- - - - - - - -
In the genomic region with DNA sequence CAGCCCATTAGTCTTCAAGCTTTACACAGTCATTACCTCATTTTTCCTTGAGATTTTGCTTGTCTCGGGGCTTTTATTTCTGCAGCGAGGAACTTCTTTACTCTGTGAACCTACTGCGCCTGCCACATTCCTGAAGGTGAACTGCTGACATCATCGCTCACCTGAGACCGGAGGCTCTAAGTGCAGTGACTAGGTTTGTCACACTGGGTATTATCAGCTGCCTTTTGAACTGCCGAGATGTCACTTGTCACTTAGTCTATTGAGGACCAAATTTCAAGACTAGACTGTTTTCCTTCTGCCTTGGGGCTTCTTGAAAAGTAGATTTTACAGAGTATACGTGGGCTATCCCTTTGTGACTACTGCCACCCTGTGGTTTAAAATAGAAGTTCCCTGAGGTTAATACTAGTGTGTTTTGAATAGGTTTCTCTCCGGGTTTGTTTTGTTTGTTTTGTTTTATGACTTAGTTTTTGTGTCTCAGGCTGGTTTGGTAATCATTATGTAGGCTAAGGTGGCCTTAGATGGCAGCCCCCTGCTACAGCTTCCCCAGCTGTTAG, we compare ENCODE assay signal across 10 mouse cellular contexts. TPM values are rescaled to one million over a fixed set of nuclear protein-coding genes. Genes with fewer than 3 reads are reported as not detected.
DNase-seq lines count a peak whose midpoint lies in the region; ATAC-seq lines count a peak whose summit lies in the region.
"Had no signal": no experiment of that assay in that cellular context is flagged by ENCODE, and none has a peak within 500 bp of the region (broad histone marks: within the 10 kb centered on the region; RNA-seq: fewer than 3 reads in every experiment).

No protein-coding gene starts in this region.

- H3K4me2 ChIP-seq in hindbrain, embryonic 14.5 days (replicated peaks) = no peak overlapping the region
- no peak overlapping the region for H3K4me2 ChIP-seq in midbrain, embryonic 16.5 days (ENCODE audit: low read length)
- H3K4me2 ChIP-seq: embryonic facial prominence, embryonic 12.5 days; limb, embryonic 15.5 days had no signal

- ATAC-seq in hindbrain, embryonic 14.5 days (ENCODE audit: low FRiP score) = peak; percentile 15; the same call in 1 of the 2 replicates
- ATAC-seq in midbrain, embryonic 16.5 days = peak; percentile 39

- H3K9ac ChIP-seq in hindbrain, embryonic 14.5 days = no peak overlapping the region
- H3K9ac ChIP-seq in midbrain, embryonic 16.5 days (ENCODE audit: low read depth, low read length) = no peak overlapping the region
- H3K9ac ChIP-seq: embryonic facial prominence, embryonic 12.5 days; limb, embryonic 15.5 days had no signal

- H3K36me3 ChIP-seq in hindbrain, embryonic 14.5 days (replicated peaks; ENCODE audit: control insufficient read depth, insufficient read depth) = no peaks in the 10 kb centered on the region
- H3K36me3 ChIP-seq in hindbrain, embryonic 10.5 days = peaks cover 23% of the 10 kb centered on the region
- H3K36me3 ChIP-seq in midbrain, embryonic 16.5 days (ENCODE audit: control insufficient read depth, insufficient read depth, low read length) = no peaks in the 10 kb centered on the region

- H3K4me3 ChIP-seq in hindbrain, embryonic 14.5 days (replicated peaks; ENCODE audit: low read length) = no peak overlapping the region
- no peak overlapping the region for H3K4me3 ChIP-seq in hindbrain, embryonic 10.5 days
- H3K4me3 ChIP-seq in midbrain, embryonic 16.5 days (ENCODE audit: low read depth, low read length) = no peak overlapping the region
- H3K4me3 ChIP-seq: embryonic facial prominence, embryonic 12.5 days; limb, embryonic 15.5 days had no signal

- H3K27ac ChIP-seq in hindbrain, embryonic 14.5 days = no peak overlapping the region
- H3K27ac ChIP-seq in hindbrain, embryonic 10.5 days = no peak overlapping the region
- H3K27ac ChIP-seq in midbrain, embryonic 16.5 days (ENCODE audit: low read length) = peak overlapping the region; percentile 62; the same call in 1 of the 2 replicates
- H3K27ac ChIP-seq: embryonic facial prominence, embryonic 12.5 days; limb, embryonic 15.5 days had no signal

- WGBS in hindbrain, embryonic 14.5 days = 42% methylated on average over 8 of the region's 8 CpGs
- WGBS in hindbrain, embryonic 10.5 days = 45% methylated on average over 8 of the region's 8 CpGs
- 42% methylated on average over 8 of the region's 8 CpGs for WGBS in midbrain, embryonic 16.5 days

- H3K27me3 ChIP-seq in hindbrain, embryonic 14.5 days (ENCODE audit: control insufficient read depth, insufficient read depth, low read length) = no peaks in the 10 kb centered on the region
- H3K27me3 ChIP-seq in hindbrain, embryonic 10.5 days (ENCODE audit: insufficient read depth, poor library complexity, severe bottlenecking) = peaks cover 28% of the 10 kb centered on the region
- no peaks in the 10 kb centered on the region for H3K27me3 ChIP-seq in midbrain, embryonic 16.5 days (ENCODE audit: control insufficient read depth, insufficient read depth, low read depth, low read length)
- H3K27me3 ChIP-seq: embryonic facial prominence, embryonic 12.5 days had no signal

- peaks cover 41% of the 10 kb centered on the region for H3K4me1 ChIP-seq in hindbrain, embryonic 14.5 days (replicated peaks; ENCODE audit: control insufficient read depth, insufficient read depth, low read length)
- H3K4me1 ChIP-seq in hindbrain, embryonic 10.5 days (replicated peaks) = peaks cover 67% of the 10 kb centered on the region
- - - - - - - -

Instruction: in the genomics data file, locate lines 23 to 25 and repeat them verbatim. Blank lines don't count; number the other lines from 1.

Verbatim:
- H3K27ac ChIP-seq: embryonic facial prominence, embryonic 12.5 days; limb, embryonic 15.5 days had no signal

- WGBS in hindbrain, embryonic 14.5 days = 42% methylated on average over 8 of the region's 8 CpGs
- WGBS in hindbrain, embryonic 10.5 days = 45% methylated on average over 8 of the region's 8 CpGs